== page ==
Portuguese spicy shrimp, also known as Camarao Mozambique is one of Lenny’s favorite Portuguese recipes.  His mother makes it for him whenever he is back east.  I always make it for him on his birthday.  As well you will see it on the table during the holidays as it is a great dish to serve to a group.  No two recipes will be the same;  for instance, Lenny’s family makes it a bit more “saucy”.  I tend to make it less “saucy” by letting the flavorful broth boil down until it is a bit thicker.  There is not a right nor wrong way;  either way, it will be delicious.


When I made it the other evening, I was reminded how simple the recipe is, making it great to have on hand when one needs a quick dinner on the table.  It is spicy, but you can control how spicy you want it to be.  The secret ingredient is the Goyo Sazon. Goya Sazon is a special blend of seasonings that is offered in many different flavors.  For this recipe, you will need to use the Con Culantro y Achiote.  I have yet to try making this dish without, so at this time, it is a must.  The remainder of the ingredients are fresh and simple, so don’t shy away from making this recipe.  To complete the meal pass the steamed rice, and a lot of warm, crusty bread to soak up the flavorful juices.

Do you have a favorite shrimp recipe that is a family tradition?

 Portuguese Spicy Shrimp | Camarao Mozambique


  • 1 large shallot, minced finely
  • 4 cloves garlic, minced finely
  • 3 tablespoons olive oil
  • 1 lb shrimp, leave the shells on
  • 1 cup white wine, I used Vinho Verde, water or stock can be used instead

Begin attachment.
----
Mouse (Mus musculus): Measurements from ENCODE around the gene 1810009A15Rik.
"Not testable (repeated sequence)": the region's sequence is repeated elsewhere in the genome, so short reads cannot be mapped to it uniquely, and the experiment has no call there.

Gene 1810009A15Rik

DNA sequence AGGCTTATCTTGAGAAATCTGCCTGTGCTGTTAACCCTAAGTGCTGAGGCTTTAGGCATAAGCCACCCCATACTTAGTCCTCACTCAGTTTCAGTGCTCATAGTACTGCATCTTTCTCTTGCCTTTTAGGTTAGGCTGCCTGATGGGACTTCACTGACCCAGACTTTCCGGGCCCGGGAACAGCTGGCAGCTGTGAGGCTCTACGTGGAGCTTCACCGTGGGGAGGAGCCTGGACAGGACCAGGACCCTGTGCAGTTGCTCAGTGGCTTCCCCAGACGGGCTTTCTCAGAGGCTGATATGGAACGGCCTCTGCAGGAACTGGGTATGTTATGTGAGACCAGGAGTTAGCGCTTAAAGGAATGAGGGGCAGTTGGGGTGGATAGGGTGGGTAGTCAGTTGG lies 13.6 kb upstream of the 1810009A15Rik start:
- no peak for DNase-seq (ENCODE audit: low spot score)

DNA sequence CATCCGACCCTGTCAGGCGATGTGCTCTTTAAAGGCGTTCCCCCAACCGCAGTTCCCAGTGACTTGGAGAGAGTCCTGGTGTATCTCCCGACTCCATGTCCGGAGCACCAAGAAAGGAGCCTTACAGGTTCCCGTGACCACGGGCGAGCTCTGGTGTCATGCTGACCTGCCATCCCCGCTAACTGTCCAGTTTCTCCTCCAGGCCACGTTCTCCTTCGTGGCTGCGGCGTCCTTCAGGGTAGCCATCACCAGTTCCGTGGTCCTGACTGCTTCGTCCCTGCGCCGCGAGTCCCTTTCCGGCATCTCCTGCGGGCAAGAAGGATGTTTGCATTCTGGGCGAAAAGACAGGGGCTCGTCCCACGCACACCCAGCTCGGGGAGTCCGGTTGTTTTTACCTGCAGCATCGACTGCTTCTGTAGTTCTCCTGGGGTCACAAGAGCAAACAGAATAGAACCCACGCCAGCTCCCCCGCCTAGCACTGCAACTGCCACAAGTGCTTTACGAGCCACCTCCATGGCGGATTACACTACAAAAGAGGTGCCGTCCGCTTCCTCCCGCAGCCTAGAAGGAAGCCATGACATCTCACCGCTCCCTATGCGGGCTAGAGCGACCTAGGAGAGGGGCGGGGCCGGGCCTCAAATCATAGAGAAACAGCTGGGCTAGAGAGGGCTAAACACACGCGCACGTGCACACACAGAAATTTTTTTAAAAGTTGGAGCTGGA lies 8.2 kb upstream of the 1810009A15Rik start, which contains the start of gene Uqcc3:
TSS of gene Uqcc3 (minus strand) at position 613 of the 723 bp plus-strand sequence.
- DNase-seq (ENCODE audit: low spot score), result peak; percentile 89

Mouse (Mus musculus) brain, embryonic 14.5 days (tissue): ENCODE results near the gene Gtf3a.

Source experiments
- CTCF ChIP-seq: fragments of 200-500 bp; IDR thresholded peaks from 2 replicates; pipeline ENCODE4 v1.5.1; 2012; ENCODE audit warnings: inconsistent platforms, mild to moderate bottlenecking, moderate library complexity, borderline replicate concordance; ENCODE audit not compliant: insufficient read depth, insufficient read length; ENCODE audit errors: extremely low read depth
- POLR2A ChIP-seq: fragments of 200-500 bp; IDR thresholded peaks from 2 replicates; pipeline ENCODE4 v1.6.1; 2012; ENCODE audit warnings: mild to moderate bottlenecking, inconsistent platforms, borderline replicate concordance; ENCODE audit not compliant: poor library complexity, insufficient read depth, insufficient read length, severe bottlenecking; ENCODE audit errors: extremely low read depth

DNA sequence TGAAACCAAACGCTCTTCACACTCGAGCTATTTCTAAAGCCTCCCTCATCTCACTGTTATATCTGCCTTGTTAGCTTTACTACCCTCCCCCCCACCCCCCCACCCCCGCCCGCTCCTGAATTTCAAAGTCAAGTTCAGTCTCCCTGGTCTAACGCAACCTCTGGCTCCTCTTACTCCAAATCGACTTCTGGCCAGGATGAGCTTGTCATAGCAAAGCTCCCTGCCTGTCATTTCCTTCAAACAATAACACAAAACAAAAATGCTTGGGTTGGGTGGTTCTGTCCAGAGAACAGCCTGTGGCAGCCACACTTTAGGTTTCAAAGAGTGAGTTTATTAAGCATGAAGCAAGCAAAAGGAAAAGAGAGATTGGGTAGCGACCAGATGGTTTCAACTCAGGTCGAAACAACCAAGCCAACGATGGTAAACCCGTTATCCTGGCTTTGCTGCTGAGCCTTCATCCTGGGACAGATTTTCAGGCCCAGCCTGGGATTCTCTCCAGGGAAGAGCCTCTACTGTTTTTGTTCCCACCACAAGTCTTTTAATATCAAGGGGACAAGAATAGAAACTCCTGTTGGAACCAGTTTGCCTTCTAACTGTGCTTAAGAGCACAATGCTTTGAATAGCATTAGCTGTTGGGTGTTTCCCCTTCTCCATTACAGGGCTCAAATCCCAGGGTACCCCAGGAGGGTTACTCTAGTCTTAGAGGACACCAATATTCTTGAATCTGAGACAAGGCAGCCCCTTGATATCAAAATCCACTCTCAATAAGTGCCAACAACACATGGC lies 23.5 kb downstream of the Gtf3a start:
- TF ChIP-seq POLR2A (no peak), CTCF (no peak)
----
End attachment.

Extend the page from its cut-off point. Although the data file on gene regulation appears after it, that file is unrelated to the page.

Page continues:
• 1 lemon, juiced
  • 1 tablespoon piri piri, or your favorite hot sauce
  • handful parsley for garnish
  • 1 packet Goya Sazon Con Culantro y Achiote

How To:

  1. In a large frying pan, heat the olive oil over low heat.
  2. Add the shallot, cook over medium-low heat (about a 4 on our gas stove) until soft, about 4 minutes. Add the garlic, stir, and cook for a minute.
  3. Sprinkle the Goya Sazon over the onion, and garlic; add the shrimp.
  4. Stir, and continue cooking over medium low heat, for 5 minutes; stirring often.
  5. Add the white wine, lemon juice, and piri piri, stir, lower heat to a simmer and cook until shrimp are cooked; about 5 – 8 minutes, depending on how large they are.
  6. At this point, I remove the shrimp, and continue cooking the broth until it is slightly reduced, and a bit thicker than when I started. It will take about 3 – 5 minutes.
  7. Then return the shrimp to the pan, stir, and turn off the heat.
  8. I like to let it sit for about 10 minutes, to really marriage the flavors. Then I gently reheat, stir in the parsley, and remove from the heat.
  9. Serve.
  10. Eat.


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